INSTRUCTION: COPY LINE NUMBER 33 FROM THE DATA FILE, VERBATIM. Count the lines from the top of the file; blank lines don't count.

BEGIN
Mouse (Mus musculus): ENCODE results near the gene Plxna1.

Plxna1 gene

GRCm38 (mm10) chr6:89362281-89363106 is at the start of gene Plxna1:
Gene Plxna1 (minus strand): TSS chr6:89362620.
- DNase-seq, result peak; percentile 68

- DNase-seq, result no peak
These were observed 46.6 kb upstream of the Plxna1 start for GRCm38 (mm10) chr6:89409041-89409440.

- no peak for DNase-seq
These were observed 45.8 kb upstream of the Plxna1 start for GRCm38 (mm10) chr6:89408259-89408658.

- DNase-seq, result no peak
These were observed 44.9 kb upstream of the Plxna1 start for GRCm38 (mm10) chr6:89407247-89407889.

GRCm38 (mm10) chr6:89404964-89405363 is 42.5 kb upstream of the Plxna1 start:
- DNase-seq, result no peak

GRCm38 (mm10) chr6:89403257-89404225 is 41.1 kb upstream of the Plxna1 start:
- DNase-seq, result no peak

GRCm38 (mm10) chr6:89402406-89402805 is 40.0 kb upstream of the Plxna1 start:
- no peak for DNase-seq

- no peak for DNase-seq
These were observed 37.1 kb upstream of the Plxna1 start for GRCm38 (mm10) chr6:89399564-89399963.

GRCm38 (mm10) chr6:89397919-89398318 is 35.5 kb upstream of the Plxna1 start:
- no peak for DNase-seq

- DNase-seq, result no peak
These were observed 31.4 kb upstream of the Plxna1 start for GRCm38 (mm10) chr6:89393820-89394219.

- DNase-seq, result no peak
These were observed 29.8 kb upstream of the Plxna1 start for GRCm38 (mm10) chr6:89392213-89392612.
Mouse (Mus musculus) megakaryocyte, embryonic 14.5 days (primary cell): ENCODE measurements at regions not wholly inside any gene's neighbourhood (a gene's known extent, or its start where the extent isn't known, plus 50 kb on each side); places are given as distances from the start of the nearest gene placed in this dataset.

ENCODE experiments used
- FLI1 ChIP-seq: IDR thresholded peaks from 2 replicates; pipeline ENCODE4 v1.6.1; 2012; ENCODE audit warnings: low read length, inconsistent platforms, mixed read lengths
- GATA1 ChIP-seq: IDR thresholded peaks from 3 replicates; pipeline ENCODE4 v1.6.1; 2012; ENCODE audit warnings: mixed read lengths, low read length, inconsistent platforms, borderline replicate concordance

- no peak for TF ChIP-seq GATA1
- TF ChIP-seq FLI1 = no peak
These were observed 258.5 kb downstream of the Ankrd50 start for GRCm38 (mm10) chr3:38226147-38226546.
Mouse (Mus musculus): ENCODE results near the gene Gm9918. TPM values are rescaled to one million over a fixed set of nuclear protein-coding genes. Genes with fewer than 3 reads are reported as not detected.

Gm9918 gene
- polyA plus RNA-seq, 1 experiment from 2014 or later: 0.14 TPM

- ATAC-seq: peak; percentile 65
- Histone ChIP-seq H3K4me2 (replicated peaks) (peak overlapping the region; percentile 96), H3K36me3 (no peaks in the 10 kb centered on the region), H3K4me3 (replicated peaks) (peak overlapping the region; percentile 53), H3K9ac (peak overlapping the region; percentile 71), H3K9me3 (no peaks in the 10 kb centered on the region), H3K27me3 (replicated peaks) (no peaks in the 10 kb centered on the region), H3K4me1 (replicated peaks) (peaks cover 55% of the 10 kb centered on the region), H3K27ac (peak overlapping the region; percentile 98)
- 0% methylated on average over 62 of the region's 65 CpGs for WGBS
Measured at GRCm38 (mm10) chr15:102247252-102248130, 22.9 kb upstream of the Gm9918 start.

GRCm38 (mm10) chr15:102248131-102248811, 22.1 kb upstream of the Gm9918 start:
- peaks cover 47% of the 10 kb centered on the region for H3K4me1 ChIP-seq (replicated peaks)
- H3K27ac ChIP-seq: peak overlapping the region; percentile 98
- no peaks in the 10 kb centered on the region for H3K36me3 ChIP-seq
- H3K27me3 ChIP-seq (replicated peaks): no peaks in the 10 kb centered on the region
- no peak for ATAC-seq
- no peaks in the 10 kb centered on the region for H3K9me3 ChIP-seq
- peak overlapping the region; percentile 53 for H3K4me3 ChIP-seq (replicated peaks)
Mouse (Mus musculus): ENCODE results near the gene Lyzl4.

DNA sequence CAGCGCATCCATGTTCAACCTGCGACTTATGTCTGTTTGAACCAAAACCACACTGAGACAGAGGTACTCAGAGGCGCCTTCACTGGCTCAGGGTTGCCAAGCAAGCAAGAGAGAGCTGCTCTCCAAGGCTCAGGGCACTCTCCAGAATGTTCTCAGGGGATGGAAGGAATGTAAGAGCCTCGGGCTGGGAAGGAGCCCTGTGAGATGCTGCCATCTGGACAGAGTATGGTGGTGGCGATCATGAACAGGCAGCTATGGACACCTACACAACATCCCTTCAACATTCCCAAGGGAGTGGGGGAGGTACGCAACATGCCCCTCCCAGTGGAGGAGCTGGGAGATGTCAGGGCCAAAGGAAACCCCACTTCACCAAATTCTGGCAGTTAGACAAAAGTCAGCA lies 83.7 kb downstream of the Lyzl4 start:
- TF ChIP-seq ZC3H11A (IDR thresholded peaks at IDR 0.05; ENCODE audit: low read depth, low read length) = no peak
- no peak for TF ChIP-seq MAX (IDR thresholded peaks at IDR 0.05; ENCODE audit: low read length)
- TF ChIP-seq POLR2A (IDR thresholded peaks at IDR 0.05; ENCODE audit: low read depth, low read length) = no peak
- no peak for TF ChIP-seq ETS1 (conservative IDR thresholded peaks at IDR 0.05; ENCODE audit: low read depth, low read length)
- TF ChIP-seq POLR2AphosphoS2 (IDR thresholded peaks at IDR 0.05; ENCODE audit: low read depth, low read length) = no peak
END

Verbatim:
Mouse (Mus musculus): ENCODE results near the gene Gm9918. TPM values are rescaled to one million over a fixed set of nuclear protein-coding genes. Genes with fewer than 3 reads are reported as not detected.